The International Criminal Court said former Ivory Coast President Laurent Gbagbo can leave Belgium under certain conditions following his acquittal last year over post-electoral violence that killed 3,000 people.
Gbagbo and his deputy Charles Ble Goude were both cleared of crimes against humanity a year ago, eight years after the former West African strongman’s arrest and transfer to the Hague-based court.
Belgium agreed to host Gbagbo, 73, after he was released in February last year under strict conditions including that he would return to court for a prosecution appeal against his acquittal.
An ICC spokesman said Gbagbo could travel provided if the country he was going to agreed to receive him.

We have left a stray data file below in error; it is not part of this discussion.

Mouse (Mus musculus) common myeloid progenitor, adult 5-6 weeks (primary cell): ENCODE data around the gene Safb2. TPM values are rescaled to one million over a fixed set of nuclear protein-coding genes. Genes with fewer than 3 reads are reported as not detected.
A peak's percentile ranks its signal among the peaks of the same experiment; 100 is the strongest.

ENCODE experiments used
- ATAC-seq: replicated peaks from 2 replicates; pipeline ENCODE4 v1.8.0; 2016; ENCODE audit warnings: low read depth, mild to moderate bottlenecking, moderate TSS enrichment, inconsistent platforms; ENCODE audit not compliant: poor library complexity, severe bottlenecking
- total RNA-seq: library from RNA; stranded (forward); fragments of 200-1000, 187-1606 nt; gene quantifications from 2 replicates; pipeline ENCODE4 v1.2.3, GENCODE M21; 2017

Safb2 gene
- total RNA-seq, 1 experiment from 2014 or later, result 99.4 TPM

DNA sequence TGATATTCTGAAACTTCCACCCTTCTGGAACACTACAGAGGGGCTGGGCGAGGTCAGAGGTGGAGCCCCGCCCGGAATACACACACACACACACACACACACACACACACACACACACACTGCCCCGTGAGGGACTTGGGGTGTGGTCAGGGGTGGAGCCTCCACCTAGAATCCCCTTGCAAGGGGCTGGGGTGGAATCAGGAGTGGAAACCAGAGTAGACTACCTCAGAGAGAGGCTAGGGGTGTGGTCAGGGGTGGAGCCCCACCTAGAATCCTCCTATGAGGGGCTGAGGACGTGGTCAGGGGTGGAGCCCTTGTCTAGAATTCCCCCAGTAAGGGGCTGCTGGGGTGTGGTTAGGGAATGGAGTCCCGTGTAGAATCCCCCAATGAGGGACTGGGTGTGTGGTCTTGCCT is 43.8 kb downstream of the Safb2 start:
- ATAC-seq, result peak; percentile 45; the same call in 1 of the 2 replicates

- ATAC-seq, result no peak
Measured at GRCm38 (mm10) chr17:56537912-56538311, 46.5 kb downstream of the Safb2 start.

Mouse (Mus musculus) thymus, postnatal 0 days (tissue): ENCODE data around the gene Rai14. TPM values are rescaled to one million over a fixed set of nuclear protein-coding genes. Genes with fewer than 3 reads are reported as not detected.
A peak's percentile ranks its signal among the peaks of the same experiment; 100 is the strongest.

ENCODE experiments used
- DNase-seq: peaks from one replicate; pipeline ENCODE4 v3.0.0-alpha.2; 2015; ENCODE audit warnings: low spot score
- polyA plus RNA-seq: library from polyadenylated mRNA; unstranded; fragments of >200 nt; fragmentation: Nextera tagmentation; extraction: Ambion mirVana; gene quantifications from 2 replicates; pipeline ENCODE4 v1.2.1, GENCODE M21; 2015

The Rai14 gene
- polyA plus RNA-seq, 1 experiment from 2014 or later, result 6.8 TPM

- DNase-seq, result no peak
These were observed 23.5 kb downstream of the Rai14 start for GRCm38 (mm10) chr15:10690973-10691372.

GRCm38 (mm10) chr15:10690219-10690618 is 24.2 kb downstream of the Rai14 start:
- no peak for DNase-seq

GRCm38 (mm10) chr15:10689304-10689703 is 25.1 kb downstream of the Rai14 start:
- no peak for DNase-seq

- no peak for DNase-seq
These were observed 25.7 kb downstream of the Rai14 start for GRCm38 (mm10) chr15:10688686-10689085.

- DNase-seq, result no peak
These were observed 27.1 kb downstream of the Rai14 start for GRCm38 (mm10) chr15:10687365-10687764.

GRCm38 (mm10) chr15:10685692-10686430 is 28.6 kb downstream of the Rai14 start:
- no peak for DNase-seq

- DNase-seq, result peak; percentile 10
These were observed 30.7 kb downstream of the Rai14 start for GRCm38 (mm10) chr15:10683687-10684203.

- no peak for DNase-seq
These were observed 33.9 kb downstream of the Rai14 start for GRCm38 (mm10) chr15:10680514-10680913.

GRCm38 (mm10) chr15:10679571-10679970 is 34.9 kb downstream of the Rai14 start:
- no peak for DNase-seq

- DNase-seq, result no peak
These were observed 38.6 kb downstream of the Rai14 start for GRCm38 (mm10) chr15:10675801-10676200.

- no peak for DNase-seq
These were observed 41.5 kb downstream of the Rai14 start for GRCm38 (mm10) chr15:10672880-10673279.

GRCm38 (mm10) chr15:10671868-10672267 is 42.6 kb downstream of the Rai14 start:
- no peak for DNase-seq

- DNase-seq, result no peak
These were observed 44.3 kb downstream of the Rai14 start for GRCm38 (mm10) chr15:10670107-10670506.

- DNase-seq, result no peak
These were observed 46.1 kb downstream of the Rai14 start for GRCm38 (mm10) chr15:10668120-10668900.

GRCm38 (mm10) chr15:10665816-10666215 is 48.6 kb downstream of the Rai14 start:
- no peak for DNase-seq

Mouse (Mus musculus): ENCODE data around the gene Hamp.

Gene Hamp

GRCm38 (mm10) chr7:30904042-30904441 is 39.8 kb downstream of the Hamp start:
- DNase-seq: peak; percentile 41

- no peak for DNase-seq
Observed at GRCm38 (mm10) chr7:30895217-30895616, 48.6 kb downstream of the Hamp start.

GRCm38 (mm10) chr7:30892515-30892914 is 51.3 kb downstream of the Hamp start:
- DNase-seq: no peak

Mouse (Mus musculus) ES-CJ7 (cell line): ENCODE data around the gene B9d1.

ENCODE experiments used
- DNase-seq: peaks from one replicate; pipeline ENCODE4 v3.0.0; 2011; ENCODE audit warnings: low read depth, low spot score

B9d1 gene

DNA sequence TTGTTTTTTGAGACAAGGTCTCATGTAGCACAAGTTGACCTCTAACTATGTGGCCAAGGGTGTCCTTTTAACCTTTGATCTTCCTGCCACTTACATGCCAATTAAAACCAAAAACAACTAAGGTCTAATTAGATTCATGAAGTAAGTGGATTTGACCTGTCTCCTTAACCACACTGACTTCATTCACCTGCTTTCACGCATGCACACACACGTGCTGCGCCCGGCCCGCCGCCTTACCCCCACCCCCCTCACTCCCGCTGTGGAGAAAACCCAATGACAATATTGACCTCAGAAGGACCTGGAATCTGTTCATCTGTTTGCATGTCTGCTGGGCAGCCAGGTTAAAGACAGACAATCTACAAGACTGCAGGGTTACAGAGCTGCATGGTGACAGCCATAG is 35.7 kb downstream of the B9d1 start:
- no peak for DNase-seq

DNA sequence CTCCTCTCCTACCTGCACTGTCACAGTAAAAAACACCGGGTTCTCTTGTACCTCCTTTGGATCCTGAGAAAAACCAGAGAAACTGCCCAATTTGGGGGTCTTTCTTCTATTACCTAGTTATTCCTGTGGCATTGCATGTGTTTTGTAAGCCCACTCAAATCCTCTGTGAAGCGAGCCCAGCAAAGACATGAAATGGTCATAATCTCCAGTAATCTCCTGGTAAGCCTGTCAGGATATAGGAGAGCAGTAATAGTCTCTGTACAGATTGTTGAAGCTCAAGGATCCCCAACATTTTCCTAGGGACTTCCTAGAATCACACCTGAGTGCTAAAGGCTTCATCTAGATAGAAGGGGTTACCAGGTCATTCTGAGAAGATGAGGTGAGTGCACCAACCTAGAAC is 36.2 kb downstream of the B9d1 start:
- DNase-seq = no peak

Gbagbo’s return to Ivory Coast, where his Ivorian Popular Front Party (FPI) is preparing to contest presidential elections in October, therefore remains uncertain. But FPI spokesman Franck Anderson was jubilant.
Gbagbo’s lawyers had appealed for his unconditional release arguing the ICC could not limit the movements of an acquitted person.
The Hague-based court on Thursday rejected the demand, but revoked certain restrictions on them including banning “travel beyond the territorial limits of the municipality of the receiving State without the explicit and prior authorisation of the Court.”
It also revoked a condition obliging the two men to surrender their identity documents, especially passports, to the court and report weekly to law enforcement authorities in the country they resided in or to the court.